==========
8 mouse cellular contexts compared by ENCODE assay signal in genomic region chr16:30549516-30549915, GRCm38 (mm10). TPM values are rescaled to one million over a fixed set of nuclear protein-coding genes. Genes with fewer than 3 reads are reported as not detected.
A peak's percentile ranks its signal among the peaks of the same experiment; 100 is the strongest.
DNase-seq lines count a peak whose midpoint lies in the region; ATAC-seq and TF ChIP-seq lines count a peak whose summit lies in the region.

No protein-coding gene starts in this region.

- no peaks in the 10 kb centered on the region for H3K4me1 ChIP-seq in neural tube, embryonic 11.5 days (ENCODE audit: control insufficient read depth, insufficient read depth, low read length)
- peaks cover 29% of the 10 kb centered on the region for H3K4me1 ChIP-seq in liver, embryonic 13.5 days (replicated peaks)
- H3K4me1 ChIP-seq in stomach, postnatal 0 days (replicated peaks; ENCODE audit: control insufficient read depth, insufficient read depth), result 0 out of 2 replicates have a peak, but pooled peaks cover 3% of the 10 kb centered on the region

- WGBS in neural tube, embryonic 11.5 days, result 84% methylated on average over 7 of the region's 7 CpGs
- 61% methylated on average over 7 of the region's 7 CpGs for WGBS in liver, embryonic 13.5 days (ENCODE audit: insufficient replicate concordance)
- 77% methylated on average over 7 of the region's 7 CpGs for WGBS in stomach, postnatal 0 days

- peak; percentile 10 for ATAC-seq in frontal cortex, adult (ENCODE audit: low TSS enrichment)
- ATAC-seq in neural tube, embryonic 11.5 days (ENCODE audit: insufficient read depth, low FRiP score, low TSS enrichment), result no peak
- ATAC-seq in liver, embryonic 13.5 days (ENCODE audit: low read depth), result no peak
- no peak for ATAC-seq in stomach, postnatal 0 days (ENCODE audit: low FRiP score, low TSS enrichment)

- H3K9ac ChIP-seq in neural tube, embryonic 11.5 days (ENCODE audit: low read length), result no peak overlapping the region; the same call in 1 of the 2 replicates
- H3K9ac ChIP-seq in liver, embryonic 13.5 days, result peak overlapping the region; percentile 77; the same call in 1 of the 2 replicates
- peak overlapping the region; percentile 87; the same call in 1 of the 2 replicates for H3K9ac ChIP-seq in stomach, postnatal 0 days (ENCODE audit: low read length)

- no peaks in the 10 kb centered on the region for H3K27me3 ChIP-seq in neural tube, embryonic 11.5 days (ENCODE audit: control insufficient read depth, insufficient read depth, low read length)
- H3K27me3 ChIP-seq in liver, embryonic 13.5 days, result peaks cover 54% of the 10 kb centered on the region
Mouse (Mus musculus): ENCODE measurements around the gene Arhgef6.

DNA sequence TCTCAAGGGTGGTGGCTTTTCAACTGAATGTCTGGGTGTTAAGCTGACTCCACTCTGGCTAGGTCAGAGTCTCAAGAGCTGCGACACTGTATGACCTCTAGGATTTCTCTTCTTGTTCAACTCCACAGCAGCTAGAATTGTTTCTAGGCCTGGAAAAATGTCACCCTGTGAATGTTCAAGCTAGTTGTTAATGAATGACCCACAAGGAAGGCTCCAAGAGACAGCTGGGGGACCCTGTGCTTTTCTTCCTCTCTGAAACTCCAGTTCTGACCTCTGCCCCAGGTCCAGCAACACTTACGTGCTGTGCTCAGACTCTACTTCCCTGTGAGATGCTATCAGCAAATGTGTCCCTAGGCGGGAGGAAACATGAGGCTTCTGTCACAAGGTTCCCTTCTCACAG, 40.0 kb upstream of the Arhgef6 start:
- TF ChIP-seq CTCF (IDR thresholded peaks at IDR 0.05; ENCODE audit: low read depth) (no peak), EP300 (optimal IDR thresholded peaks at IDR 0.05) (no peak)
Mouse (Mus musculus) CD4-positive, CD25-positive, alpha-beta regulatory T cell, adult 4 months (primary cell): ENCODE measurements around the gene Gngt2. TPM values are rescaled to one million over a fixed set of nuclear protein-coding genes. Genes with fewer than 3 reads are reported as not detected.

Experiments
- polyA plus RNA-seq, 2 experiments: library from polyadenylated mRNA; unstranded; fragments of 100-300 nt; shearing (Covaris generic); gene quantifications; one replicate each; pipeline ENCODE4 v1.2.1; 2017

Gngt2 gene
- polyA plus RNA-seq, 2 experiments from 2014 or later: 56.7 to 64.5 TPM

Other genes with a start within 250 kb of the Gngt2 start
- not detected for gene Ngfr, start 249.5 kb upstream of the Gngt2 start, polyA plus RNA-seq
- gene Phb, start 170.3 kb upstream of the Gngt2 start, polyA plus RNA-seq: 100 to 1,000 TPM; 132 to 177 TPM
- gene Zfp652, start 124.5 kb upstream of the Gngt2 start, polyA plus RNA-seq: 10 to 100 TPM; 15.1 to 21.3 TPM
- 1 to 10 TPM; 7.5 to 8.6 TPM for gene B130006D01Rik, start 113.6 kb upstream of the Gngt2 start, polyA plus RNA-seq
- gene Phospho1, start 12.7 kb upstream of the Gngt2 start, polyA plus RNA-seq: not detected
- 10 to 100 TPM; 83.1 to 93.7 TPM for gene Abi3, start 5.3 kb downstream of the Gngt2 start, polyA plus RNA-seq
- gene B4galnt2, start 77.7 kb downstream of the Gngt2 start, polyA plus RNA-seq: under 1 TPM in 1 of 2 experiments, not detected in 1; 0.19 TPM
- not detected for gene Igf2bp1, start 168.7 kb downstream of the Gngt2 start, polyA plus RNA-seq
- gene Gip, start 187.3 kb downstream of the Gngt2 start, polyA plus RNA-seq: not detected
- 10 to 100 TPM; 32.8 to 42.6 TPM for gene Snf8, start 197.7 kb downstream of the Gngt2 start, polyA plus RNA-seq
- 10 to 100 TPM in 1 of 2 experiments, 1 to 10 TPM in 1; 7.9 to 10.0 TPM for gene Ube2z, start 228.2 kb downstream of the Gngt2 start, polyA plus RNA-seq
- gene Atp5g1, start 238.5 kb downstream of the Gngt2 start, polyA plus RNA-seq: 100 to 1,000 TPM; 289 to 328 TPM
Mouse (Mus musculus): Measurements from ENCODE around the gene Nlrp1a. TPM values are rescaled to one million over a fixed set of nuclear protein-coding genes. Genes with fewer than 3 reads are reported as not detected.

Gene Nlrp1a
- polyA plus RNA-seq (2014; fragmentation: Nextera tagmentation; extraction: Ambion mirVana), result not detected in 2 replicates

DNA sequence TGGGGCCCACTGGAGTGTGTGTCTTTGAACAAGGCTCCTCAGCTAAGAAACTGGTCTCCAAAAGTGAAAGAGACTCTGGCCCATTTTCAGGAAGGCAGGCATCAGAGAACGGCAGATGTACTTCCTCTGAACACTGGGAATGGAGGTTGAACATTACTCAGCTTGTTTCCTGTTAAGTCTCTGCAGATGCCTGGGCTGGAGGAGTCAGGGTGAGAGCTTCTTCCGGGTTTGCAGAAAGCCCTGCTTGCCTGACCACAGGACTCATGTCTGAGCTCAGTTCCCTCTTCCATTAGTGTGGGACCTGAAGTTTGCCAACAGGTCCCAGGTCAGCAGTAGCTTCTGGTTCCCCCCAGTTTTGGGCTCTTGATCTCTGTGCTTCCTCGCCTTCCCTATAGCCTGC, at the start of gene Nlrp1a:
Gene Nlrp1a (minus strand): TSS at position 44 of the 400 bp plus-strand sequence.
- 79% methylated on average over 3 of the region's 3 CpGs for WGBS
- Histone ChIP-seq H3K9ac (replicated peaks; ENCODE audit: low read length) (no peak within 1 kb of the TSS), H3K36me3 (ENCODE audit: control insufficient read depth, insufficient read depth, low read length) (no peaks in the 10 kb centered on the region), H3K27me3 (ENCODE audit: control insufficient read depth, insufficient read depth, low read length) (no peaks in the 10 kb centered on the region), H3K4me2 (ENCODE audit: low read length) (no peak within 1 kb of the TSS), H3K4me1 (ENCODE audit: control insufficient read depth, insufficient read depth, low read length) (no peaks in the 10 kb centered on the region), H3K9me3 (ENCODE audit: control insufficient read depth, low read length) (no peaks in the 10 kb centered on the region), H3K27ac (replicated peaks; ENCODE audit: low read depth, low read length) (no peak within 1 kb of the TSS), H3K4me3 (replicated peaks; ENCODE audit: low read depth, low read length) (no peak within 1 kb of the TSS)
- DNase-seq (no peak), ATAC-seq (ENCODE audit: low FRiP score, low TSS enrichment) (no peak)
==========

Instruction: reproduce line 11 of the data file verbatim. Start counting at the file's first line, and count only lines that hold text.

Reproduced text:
- peak; percentile 10 for ATAC-seq in frontal cortex, adult (ENCODE audit: low TSS enrichment)